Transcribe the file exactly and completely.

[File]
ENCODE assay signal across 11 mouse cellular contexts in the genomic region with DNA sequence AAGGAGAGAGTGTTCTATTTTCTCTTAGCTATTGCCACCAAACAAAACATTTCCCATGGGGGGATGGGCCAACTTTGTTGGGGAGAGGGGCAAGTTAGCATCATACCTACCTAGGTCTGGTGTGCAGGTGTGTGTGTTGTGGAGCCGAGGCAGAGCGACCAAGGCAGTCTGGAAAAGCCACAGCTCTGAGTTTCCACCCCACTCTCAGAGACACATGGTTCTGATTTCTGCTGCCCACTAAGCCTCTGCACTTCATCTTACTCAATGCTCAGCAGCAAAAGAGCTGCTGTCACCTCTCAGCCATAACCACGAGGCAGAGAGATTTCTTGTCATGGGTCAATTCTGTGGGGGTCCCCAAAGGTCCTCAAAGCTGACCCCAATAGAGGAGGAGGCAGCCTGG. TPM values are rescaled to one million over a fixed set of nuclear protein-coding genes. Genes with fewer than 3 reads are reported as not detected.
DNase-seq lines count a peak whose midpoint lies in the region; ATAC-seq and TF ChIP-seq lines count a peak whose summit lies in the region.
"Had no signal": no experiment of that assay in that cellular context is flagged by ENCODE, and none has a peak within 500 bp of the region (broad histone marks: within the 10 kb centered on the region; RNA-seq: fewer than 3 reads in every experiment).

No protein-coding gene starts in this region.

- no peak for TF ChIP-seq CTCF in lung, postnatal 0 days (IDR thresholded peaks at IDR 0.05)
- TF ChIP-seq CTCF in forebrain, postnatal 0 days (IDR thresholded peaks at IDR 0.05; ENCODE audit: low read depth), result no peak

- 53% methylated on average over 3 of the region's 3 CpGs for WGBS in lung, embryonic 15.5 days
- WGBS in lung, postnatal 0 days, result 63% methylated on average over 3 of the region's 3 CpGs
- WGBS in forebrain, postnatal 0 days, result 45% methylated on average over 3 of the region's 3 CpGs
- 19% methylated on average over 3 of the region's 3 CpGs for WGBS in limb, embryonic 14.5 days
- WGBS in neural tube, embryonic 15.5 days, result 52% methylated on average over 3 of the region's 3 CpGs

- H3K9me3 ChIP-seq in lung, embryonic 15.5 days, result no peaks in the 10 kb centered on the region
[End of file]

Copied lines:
ENCODE assay signal across 11 mouse cellular contexts in the genomic region with DNA sequence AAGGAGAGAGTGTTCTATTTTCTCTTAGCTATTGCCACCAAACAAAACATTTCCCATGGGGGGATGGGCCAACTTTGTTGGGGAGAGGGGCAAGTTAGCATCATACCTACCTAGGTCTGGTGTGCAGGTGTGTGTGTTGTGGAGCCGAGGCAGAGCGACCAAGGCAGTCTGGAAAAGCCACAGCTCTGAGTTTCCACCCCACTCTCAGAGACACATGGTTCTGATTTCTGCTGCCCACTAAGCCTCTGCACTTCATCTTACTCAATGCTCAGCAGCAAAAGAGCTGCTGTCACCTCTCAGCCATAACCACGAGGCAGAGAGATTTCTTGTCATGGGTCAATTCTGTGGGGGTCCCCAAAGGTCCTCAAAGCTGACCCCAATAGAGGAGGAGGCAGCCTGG. TPM values are rescaled to one million over a fixed set of nuclear protein-coding genes. Genes with fewer than 3 reads are reported as not detected.
DNase-seq lines count a peak whose midpoint lies in the region; ATAC-seq and TF ChIP-seq lines count a peak whose summit lies in the region.
"Had no signal": no experiment of that assay in that cellular context is flagged by ENCODE, and none has a peak within 500 bp of the region (broad histone marks: within the 10 kb centered on the region; RNA-seq: fewer than 3 reads in every experiment).

No protein-coding gene starts in this region.

- no peak for TF ChIP-seq CTCF in lung, postnatal 0 days (IDR thresholded peaks at IDR 0.05)
- TF ChIP-seq CTCF in forebrain, postnatal 0 days (IDR thresholded peaks at IDR 0.05; ENCODE audit: low read depth), result no peak

- 53% methylated on average over 3 of the region's 3 CpGs for WGBS in lung, embryonic 15.5 days
- WGBS in lung, postnatal 0 days, result 63% methylated on average over 3 of the region's 3 CpGs
- WGBS in forebrain, postnatal 0 days, result 45% methylated on average over 3 of the region's 3 CpGs
- 19% methylated on average over 3 of the region's 3 CpGs for WGBS in limb, embryonic 14.5 days
- WGBS in neural tube, embryonic 15.5 days, result 52% methylated on average over 3 of the region's 3 CpGs

- H3K9me3 ChIP-seq in lung, embryonic 15.5 days, result no peaks in the 10 kb centered on the region